Nucleoside Diphosphate Kinase B–Activated Intermediate Conductance Potassium Channels Are Critical for Neointima Formation in Mouse Carotid Arteries
Objective—Vascular smooth muscle cells (VSMC) proliferation is a hallmark of atherosclerosis and vascular restenosis. The intermediate conductance Ca2+-activated K+ (SK4) channel is required for pathological VSMC proliferation. In T lymphocytes, nucleoside diphosphate kinase B (NDPKB) has been implicated in SK4 channel activation. We thus investigated the role of NDPKB in the regulation of SK4 currents (ISK4) in proliferating VSMC and neointima formation.
Approach and Results—Function and expression of SK4 channels in VSMC from injured mouse carotid arteries were assessed by patch-clamping and real-time polymerase chain reaction. ISK4 was detectable in VSMC from injured but not from uninjured arteries correlating with the occurrence of the proliferative phenotype. Direct application of NDPKB to the membrane of inside-out patches increased ISK4, whereas NDPKB did not alter currents in VSMC obtained from injured vessels of SK4-deficient mice. The NDPKB-induced increase in ISK4 was prevented by protein histidine phosphatase 1, but not an inactive protein histidine phosphatase 1 mutant indicating that ISK4 is regulated via histidine phosphorylation in proliferating VSMC; moreover, genetic NDPKB ablation reduced ISK4 by 50% suggesting a constitutive activation of ISK4 in proliferating VSMC. In line, neointima formation after wire injury of the carotid artery was substantially reduced in mice deficient in SK4 channels or NDPKB.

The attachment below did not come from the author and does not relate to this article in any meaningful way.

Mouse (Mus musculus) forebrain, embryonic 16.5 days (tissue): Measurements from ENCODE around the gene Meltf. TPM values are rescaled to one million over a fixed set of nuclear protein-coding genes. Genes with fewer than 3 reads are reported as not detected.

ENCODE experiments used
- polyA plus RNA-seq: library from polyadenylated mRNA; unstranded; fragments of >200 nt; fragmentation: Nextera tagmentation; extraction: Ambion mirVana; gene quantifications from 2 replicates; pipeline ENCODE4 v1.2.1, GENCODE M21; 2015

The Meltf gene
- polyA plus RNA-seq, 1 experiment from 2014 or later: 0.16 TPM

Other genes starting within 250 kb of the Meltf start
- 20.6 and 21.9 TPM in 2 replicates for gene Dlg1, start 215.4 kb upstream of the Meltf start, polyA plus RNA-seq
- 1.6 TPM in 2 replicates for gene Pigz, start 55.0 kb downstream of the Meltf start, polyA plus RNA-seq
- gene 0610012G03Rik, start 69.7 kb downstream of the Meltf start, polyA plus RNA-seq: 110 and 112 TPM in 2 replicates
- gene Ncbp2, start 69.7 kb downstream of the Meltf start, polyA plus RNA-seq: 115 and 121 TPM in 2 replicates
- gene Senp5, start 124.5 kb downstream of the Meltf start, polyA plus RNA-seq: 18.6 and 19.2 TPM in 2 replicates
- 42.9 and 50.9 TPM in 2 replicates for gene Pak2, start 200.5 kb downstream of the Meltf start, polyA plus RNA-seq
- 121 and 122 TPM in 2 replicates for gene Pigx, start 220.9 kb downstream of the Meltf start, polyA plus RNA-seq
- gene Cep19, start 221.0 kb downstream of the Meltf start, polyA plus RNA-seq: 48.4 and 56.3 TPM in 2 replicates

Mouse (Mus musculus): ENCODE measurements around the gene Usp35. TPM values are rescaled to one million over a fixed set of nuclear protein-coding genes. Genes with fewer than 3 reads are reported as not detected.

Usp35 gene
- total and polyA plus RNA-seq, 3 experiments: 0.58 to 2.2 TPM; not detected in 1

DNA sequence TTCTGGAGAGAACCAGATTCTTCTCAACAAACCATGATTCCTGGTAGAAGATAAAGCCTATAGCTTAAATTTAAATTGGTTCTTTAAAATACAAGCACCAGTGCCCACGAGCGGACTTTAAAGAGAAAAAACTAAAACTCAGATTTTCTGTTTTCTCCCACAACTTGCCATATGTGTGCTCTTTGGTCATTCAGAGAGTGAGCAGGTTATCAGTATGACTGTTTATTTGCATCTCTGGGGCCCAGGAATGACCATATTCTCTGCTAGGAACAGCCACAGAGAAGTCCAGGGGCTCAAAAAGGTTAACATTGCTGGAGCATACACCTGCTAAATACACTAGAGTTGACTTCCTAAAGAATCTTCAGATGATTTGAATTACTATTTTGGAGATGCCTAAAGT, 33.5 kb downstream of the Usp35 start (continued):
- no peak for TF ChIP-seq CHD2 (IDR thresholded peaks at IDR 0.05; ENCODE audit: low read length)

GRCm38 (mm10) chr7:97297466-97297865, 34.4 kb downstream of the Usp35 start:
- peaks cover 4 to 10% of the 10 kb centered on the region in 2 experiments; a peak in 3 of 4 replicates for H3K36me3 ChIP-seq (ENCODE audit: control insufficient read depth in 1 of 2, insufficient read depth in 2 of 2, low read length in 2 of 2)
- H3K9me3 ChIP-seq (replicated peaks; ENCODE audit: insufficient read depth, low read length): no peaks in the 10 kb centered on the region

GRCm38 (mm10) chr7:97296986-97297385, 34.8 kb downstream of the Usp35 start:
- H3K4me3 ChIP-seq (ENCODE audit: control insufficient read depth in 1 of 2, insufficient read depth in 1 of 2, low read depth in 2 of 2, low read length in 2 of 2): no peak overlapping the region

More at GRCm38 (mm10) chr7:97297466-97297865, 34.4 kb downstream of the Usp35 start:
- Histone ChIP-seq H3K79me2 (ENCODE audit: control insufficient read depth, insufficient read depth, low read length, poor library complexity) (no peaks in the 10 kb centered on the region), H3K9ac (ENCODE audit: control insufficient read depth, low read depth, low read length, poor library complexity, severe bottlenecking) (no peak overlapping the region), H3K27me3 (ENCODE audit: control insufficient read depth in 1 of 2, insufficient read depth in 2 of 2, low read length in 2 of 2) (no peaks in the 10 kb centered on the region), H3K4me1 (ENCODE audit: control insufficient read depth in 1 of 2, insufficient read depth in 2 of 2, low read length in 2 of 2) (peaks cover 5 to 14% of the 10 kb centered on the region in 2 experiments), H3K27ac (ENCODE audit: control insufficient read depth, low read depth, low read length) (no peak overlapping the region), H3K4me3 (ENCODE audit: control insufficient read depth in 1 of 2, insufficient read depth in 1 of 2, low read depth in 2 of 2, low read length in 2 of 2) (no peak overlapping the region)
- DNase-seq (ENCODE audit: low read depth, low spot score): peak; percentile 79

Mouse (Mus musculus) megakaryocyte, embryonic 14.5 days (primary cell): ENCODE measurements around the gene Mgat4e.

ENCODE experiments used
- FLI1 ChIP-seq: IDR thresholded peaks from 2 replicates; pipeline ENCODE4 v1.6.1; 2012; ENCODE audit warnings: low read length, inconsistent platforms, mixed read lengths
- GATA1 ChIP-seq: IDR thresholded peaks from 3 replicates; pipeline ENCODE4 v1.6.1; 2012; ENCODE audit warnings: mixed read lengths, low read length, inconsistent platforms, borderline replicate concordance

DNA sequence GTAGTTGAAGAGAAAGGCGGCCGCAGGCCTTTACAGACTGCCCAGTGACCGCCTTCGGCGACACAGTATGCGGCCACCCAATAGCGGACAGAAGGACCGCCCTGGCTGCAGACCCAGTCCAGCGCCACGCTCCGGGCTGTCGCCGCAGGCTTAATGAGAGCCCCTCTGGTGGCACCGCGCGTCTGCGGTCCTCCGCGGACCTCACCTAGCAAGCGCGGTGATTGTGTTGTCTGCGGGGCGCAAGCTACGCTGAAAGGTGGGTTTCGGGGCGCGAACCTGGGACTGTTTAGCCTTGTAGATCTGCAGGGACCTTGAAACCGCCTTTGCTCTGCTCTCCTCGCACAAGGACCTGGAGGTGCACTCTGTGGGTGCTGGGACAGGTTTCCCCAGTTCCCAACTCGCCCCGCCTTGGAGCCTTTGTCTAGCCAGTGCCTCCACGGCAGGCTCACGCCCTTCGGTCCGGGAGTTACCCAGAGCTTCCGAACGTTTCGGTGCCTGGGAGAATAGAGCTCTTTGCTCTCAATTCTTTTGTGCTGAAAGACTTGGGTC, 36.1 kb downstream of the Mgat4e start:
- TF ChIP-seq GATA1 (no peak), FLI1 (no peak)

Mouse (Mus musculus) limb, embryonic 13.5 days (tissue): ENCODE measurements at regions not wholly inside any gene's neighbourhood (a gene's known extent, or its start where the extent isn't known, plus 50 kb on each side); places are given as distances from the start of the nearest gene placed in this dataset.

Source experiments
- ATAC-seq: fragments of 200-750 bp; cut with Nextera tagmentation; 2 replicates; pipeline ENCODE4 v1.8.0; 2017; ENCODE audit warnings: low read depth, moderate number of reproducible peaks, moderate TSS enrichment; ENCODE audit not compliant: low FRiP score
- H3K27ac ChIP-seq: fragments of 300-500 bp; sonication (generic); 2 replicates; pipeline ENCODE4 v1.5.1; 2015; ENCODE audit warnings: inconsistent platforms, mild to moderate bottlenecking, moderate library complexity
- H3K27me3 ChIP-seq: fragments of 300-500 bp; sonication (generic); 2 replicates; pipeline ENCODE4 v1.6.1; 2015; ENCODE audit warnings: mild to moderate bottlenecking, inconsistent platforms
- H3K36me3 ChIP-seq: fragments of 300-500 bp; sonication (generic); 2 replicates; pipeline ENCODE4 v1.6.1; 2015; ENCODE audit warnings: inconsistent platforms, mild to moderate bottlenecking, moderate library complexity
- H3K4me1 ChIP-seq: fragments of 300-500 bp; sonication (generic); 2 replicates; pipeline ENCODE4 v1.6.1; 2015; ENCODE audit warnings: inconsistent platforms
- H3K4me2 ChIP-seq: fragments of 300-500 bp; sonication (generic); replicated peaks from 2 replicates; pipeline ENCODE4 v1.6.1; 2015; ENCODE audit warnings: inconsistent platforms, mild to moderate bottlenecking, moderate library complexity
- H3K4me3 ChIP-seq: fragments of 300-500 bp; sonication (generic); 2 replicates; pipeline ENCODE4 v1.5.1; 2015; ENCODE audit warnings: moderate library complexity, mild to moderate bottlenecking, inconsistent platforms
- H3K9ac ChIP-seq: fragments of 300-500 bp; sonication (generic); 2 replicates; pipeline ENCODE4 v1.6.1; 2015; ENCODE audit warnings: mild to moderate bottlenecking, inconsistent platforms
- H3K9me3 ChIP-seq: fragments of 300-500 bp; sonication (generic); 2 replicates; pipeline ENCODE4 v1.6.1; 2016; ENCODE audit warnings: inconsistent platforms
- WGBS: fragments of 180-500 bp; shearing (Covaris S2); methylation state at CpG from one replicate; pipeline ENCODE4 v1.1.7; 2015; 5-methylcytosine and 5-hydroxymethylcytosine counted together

Conclusions—NDPKB to SK4 signaling is required for neointima formation. Constitutive activation of SK4 by NDPKB in proliferating VSMC suggests that targeting this interaction via, for example, activation of protein histidine phosphatase 1 may provide clinically meaningful effects in vasculoproliferative diseases such as atherosclerosis and post angioplasty restenosis.
- Received January 29, 2015.
- Accepted May 29, 2015.
- © 2015 American Heart Association, Inc.